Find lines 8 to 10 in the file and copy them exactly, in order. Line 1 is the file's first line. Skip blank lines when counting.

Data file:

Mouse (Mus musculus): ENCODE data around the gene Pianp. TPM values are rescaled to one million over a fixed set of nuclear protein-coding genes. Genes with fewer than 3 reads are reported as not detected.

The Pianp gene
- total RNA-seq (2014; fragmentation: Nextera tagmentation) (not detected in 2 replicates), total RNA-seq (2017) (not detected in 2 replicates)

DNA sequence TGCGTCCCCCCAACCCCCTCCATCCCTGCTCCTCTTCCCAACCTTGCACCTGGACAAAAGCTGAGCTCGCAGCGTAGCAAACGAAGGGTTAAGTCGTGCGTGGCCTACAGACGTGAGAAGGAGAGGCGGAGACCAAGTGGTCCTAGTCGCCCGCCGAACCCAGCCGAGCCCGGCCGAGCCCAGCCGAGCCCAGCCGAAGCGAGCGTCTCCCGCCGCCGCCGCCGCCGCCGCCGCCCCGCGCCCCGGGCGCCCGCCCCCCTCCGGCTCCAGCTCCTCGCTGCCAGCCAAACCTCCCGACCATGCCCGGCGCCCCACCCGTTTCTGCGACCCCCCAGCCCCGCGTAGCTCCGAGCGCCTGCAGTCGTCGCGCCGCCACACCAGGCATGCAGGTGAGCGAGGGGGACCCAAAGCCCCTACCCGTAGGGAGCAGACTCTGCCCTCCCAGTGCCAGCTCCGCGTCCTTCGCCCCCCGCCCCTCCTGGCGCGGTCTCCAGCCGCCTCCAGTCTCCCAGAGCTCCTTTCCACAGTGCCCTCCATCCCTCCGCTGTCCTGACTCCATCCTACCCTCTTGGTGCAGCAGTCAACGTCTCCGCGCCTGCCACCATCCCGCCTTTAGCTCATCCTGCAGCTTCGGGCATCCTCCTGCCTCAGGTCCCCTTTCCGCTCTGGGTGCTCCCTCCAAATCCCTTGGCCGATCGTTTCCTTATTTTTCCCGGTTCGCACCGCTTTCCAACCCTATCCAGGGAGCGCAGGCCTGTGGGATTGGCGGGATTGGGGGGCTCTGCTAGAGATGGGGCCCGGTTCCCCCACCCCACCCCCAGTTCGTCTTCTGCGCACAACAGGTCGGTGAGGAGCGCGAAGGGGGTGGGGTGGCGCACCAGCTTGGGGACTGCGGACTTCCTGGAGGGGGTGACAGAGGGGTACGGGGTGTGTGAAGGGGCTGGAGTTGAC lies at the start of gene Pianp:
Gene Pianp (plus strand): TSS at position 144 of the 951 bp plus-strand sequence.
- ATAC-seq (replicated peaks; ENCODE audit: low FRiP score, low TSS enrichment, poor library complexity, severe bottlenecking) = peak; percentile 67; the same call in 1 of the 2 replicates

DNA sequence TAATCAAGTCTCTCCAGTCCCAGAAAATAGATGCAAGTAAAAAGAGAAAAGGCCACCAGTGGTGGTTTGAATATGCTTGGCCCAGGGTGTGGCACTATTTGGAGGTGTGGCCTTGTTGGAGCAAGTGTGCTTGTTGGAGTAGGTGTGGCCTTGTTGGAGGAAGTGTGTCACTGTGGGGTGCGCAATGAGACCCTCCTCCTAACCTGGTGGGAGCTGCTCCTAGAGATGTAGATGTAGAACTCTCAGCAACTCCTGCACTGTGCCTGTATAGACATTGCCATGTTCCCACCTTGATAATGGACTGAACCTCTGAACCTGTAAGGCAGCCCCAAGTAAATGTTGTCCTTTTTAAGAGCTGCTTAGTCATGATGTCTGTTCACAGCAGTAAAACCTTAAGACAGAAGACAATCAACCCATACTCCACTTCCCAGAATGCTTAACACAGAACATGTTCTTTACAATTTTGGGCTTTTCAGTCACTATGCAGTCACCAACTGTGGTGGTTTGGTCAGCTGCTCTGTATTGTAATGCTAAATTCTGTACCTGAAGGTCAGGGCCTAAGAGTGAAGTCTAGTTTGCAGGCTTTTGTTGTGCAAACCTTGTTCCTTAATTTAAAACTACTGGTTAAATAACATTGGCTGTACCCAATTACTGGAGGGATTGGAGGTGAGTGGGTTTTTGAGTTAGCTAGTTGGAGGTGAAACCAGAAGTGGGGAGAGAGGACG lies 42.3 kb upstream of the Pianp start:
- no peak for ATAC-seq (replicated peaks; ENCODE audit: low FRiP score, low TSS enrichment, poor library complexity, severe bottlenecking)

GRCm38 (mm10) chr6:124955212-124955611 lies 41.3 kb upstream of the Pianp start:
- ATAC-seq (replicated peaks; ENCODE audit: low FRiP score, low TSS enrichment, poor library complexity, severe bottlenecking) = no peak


- no peak for ATAC-seq (replicated peaks; ENCODE audit: low FRiP score, low TSS enrichment, poor library complexity, severe bottlenecking)

GRCm38 (mm10) chr6:124955212-124955611 lies 41.3 kb upstream of the Pianp start:
- ATAC-seq (replicated peaks; ENCODE audit: low FRiP score, low TSS enrichment, poor library complexity, severe bottlenecking) = no peak